That's been Johnny's problem for quite awhile now. He knows how to design really good cases, but he settles on plastic and steel crap like this and says, "Oh well. The kid's will buy it." He doesn't take a design to it's potential, he just compromises and says, "Meh. Good enough." He doesn't take risks anymore, and he doesn't compete with the big dogs.

    At $249. the bracket demands a premium case. Or at the very least, premium materials. So I'd wager that you'll see this thing sub-$200 in no time. Probably closer to $175. It's another design in a long line lately that doesn't stand up for itself.
  • crimson117 - Monday, October 15, 2012 - link

    Where's the downvote button when you need one? Reply
  • ExarKun333 - Monday, October 15, 2012 - link

    You would only see this case bundled 'by default' if a buyer gave a big price for a new build and said 'have at it' for the specifics.

    It is VERY doubtful many 40-something professionals would have this under their desk. Way off there.

    I agree on the premium price/premium materials comment though. Plastic and steel for $250 is asking a lot. Great WC options though...
  • puppies - Monday, October 15, 2012 - link

    I actually disagree with just about everything you said in your post.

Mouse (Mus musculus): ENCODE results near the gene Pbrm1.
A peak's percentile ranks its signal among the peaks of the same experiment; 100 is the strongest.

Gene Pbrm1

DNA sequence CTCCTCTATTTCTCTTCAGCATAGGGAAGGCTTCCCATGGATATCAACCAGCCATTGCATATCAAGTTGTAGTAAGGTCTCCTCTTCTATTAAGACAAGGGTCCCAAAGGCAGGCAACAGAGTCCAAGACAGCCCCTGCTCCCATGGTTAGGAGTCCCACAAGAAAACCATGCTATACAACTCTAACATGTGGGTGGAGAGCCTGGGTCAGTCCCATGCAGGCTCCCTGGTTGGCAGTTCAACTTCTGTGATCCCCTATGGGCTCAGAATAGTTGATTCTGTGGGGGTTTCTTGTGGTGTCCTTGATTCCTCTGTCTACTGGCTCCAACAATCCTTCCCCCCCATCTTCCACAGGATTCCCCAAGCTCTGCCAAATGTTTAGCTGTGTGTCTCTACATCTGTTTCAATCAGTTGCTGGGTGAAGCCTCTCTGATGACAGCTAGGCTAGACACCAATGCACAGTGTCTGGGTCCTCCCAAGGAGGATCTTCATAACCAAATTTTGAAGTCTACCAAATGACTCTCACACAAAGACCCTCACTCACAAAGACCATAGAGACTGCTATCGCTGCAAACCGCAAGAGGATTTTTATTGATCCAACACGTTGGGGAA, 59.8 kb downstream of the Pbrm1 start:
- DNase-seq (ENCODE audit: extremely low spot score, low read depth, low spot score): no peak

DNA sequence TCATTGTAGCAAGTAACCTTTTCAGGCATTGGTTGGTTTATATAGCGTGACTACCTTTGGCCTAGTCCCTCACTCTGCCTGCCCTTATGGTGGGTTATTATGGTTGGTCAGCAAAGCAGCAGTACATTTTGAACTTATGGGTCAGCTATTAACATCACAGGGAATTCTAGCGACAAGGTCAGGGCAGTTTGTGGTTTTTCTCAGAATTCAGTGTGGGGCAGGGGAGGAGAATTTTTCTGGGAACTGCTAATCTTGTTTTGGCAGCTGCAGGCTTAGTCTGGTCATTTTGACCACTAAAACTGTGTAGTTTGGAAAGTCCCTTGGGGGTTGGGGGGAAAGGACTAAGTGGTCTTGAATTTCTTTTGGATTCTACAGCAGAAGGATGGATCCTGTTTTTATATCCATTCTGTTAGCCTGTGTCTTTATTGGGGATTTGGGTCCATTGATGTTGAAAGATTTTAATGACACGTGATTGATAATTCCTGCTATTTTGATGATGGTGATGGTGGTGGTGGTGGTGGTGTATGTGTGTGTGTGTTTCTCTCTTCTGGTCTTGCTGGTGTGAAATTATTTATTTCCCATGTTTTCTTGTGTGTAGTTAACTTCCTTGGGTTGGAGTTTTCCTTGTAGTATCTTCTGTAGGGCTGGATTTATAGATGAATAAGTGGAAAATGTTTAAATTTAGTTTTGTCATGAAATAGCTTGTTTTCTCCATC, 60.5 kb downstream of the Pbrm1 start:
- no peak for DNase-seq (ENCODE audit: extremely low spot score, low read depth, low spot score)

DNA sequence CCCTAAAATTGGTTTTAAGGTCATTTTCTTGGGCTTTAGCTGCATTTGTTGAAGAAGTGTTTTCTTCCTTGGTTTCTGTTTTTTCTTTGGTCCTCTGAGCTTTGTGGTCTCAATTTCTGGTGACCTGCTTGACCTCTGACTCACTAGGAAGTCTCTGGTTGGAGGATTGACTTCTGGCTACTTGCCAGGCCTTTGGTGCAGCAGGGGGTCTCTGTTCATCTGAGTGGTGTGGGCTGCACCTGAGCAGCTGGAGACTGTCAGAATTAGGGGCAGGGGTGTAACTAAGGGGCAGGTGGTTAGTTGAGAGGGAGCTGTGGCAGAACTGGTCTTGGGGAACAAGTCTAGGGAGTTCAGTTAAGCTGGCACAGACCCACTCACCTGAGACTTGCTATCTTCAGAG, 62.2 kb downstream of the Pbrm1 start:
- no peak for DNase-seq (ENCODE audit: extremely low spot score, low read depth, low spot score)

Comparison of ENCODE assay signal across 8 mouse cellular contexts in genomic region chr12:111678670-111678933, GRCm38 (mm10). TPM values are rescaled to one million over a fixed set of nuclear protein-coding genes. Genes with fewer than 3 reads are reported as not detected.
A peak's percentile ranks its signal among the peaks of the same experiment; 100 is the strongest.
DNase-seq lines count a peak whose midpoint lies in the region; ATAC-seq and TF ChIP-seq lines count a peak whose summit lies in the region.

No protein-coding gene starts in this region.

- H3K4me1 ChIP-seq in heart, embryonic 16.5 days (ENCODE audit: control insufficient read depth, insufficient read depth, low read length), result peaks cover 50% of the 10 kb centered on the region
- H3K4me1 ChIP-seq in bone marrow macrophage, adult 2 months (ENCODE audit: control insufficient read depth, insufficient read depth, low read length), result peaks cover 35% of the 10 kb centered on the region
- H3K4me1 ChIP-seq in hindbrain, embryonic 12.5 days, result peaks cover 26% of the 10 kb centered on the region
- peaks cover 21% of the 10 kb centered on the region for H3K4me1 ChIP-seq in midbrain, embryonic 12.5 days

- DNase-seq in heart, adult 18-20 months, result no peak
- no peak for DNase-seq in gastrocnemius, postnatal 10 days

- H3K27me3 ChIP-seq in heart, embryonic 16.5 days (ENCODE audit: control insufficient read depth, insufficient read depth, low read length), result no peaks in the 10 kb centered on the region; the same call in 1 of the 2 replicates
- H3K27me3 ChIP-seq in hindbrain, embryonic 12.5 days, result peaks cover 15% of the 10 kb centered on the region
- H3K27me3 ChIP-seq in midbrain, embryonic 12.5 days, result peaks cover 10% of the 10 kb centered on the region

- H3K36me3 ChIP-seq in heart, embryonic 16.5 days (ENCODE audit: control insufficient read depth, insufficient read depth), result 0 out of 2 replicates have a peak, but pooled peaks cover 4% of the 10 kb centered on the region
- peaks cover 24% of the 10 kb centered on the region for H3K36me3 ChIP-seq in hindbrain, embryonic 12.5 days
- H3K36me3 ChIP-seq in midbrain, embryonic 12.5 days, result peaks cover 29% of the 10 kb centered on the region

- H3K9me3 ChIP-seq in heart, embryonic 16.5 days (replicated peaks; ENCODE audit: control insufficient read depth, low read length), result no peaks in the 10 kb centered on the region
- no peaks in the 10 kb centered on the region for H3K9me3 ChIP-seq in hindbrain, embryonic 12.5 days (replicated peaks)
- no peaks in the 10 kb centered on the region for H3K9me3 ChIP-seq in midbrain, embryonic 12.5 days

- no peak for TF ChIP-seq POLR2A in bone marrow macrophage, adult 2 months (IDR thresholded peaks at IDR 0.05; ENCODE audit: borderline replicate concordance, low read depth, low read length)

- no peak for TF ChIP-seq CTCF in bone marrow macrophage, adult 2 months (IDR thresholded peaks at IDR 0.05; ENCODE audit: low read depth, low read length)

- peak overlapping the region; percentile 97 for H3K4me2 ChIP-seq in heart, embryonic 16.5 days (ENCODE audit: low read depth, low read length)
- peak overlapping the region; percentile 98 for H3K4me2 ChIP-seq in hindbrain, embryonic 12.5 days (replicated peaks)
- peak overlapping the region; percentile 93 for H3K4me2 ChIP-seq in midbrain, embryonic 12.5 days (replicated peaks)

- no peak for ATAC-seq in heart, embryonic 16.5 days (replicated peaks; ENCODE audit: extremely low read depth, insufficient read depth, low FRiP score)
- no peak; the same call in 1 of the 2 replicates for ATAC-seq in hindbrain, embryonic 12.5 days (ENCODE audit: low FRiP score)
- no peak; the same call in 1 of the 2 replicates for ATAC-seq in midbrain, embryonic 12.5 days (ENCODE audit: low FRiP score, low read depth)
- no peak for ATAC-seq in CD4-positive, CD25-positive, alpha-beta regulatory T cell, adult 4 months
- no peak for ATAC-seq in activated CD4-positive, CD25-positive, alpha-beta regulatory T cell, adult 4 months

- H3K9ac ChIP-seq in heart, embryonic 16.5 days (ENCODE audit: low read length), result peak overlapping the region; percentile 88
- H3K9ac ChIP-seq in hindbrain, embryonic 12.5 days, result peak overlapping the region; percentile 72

No 40 year old business professional is going to be seen dead with this case, it is a "gamer" case through and through.

    I wouldn't touch aluminium if that is what you class as a "premium" material. It serves no measurable benfit over steel in my eyes and is more easily damaged, i'm sure the case designers looked at various materials when they went through the R+D for this case and may take on board the comments made about the drive trays being too flimsy but simply calling plastic and steel "crap" is laughable.

    As for the price demanding a premium case, did you see the thermal and acoustic test results. It justifies itself there without a shadow of a doubt.
  • glugglug - Monday, October 15, 2012 - link

    You mentioned there is a control for the color of the LED accent lighting. Is it possible to rewire the case to have the different LED colors act as different drive activity lights? Reply
  • Twoboxer - Monday, October 15, 2012 - link

    Thanks for the fine case reviews. They are invaluable.

    In your article you mention the Thermaltake Level 10 GT, Corsair Obsidian 800D, and SilverStone FT02 as the "standards" for comparison, but you do not include performance data for them. I don't recall if they were done prior to establishing the current test bed, or if the results are available elsewhere on the web site.

    But in any case it would be beneficial to include their results in at least some of tables presented, even if it means repeating those tests using the current test bed.
  • Astarael - Monday, October 15, 2012 - link

    Agreed, and the Rosewill Thor v2 was also mentioned and would be nice to have in the comparison (given that it's so much cheaper, a useful cost/benefit analysis could be done). Reply